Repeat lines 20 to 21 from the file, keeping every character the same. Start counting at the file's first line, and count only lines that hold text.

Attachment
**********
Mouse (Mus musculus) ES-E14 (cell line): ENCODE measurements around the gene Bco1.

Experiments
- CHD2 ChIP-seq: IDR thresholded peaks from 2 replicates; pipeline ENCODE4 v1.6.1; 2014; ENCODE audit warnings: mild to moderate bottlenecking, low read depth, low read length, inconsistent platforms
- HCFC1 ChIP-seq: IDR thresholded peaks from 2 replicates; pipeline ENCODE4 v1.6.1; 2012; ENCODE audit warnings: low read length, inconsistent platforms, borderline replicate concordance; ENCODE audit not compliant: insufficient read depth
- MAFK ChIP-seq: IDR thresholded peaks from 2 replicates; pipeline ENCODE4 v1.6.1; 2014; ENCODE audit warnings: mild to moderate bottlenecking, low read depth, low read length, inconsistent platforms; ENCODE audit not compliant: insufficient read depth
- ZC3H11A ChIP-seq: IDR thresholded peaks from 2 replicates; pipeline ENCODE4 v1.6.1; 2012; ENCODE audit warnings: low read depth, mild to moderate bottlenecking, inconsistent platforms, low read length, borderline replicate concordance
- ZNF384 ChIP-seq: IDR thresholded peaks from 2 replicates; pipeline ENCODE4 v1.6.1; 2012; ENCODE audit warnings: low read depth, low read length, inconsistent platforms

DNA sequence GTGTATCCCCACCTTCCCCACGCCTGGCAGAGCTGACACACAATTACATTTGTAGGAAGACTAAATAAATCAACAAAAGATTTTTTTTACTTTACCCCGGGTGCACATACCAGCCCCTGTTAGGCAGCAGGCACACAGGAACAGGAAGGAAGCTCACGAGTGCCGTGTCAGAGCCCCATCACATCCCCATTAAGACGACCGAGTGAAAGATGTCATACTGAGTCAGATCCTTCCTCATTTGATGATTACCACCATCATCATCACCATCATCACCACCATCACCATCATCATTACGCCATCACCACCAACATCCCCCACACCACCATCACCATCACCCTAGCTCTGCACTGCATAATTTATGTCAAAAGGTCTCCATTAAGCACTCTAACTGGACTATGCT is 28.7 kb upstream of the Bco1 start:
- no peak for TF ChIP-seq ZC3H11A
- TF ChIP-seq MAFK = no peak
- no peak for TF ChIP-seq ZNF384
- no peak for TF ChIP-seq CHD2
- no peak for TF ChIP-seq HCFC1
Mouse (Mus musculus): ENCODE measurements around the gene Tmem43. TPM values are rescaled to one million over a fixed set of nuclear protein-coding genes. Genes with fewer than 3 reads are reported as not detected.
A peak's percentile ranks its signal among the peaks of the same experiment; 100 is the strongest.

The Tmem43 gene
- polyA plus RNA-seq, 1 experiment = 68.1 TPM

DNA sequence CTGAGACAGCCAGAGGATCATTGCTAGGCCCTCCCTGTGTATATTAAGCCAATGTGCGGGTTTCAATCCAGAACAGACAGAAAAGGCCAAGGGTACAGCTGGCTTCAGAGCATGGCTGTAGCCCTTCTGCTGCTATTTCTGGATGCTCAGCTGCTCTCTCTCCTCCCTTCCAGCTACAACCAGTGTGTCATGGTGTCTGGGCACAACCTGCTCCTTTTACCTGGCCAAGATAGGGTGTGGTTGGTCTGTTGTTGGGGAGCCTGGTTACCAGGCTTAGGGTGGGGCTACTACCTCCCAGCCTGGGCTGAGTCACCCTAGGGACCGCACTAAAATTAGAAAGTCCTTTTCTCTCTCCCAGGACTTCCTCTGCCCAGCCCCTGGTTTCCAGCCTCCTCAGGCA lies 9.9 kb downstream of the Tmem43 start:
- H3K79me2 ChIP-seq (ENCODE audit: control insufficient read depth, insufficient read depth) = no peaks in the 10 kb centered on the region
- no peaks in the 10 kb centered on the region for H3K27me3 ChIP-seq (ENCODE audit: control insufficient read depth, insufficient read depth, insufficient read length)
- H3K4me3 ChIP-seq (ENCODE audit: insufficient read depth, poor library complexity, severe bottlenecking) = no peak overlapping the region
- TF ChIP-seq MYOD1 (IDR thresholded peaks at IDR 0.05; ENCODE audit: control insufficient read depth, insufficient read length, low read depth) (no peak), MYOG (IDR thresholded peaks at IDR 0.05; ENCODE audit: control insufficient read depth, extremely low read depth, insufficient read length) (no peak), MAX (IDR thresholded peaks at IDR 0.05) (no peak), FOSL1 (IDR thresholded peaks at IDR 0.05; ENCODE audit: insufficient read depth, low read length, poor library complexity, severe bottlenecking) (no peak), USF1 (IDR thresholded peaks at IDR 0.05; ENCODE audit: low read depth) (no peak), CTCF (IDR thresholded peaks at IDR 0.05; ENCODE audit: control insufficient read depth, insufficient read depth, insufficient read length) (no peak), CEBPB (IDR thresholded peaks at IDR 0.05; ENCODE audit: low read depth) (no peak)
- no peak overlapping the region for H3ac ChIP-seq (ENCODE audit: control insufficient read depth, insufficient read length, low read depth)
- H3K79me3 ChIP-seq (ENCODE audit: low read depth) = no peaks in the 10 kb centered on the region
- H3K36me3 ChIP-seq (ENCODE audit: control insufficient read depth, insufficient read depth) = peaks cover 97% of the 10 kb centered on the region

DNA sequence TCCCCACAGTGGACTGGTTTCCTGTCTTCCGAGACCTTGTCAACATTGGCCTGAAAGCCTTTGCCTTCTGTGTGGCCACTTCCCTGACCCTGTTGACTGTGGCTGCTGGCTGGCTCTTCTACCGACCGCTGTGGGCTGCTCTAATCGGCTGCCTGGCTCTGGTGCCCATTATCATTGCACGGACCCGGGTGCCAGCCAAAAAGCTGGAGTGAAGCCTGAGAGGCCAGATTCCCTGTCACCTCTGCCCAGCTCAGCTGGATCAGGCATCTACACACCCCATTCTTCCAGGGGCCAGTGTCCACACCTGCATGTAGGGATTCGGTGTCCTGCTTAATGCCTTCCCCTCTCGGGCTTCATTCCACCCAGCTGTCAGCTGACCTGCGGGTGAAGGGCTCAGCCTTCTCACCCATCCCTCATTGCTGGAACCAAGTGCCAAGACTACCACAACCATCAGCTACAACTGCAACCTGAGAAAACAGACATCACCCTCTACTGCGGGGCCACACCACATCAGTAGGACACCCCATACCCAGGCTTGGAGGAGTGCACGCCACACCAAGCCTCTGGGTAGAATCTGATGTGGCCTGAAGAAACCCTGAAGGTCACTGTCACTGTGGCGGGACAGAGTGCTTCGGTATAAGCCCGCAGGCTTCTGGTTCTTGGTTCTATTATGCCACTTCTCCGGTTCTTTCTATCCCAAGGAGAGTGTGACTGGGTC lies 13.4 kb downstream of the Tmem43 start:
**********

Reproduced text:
- no peaks in the 10 kb centered on the region for H3K27me3 ChIP-seq (ENCODE audit: control insufficient read depth, insufficient read depth, insufficient read length)
- H3K4me3 ChIP-seq (ENCODE audit: insufficient read depth, poor library complexity, severe bottlenecking) = no peak overlapping the region